The ball that struck Phil Hughes was intended to intimidate, not to harm. But cricket lovers can’t have one without the other, no matter what we like to tell ourselves.
Cricket culture has long maintained a curious doublethink around the issue of fast bowling. Scaring a batsman with aggressive bowling is a praiseworthy part of the game. Trying to injure someone is crossing the line.
Michael Clarke inadvertently highlighted this illusory distinction with his threats to James Anderson in last summer’s Ashes series. The ICC fined Clarke for telling Anderson to ‘get ready for a broken f*****g arm’, and the cricket community tut-tutted at this breach of the unspoken code that governs the game.
Simultaneously, Mitchell Johnson was celebrated for producing the kinds of deliveries that could have made Clarke’s threat a reality.
In cricket, as in broader society, we treat those who consciously seek to cause injury more harshly. Whether a bouncer is delivered with intimidation or actual physical harm in mind, the danger to the batsman is the same. It is not intent that is coming at your helmet, it’s five-and-a-half-ounces of cork and leather.
Short pitched bowling is often framed as an element of the mental battle in cricket, akin to the sledging that often accompanies it. There is no question that it is often succeeds on that front.
It makes batsmen uncomfortable. It generates fear because, as we have been reminded so devastatingly, it is far from an empty threat.
Fear does not exist in a vacuum. It is intimately linked with the risk of physical injury. Nobody really fears a tennis ball in the backyard, no matter where it’s pitched. Batsmen feel uncomfortable facing threatening bowling because it is just that, physically threatening.
What’s more, we as cricket fans have shown that we like it that way.
Bowlers who profess a desire to intimidate batsmen, while simultaneously claiming they do not want to see anyone hurt no doubt genuinely hold both of those desires. But they are incompatible.
As cricket fans, we adopt a similarly conflicted mindset. We want players to be safe, but we love watching Dennis Lillee or Jeff Thomson, Brett Lee or Johnson snarl and bristle. We want to see balls whistling past the helmet.
We also want to see batsmen stand their ground and value their wicket above all else. Few images generate more pride in an Australian cricket fan than that of Steve Waugh taking a battering in 1995 from Curtly Ambrose in Trinidad but refusing to yield.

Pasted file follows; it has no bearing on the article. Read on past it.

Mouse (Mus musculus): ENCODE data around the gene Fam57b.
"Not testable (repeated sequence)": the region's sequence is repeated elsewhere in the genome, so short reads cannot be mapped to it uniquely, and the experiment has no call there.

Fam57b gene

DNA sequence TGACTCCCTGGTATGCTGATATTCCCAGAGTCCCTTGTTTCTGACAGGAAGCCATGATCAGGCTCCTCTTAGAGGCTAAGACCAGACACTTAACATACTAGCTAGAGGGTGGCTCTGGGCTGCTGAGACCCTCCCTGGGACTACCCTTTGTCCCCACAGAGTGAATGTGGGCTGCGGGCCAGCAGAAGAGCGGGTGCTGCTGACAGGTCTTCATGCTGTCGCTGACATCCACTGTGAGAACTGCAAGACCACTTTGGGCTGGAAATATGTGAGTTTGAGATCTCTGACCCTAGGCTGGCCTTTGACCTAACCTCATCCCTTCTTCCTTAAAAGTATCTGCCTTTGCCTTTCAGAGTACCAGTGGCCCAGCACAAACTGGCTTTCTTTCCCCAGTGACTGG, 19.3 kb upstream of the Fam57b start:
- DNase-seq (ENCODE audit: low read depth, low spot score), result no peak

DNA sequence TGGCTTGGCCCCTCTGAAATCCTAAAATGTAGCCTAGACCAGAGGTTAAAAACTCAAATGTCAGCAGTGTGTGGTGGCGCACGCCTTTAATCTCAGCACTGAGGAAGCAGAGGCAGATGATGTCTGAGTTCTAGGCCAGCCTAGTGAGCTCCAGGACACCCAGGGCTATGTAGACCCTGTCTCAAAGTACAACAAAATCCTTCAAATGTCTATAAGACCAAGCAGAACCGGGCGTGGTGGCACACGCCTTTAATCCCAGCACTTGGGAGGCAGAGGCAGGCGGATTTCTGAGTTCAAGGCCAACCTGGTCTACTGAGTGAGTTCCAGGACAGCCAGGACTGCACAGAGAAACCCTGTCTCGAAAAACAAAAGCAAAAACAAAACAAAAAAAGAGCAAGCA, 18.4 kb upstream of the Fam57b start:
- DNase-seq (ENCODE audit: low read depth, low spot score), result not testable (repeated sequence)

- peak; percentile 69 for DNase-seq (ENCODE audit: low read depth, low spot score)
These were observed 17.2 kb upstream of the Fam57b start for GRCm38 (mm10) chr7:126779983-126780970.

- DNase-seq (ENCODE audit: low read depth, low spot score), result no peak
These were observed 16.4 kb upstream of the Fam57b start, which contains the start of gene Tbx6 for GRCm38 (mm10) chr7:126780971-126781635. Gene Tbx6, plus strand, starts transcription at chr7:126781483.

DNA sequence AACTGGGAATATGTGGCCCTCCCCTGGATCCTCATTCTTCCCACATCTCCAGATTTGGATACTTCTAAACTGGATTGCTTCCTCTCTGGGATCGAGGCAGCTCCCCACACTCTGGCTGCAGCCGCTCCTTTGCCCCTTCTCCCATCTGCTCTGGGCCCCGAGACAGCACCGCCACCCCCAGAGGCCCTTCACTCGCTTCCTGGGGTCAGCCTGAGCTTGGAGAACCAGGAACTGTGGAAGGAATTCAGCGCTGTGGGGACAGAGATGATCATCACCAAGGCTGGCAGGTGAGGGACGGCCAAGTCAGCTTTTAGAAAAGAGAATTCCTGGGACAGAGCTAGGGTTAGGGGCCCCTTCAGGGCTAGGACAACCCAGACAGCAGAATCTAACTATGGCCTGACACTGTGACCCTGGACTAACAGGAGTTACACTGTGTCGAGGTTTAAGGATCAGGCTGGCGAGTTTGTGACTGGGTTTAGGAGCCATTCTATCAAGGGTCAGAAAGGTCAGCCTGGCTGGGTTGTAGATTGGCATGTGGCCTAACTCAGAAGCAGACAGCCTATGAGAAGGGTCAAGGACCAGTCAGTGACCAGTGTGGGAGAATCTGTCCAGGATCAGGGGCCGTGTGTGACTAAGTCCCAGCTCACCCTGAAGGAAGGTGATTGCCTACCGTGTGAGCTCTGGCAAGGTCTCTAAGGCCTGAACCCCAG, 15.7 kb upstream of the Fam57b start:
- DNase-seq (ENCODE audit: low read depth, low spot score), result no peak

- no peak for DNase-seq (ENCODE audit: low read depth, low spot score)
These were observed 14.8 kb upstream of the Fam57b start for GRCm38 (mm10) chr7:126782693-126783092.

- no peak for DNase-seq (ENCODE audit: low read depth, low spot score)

Derek Randall doffing his cap to Lillee after narrowly avoiding a bouncer during the Centenary Test is a similarly revered moment of bravado. We want players to know the risk, accept it and succeed in spite of it.
To their eternal credit, the cricket public has rallied to support Sean Abbott. He produced a standard delivery, identical to thousands that have come before it, and has been left dealing with an emotional burden few could imagine as a result.
Nobody would argue that any blame lies with Abbott, the result was tragically beyond his control, but it would be naïve to suggest a bouncer hitting a batsman is simply bad luck.
There are calls for further improvement to the quality of protective equipment, reforms to the rules of the game and changes to how we coach young batsmen. Improvements to protective equipment have already mitigated the physical risk to batsmen of recent generations.
The increased prevalence of pull and hook shots in the modern game demonstrates that fear of short pitched bowling has declined as a result. But in the midst of our search for ways to further minimise or eliminate the risk of something like this happening again, it is also worth acknowledging the false dichotomy underlying the place of intimidation in cricket.
Intimidating fast bowling is entertaining. Threatening the body is now an accepted part of the struggle between bat and ball. But, if it is an aspect of the game we intend to keep, we should accept that any changes we make to mitigate the risk to batsmen will also reduce the effectiveness of this type of bowling.
If we do want to maintain fear as part of the game, then we should acknowledge that occasionally, the price we pay to keep it will be devastatingly high.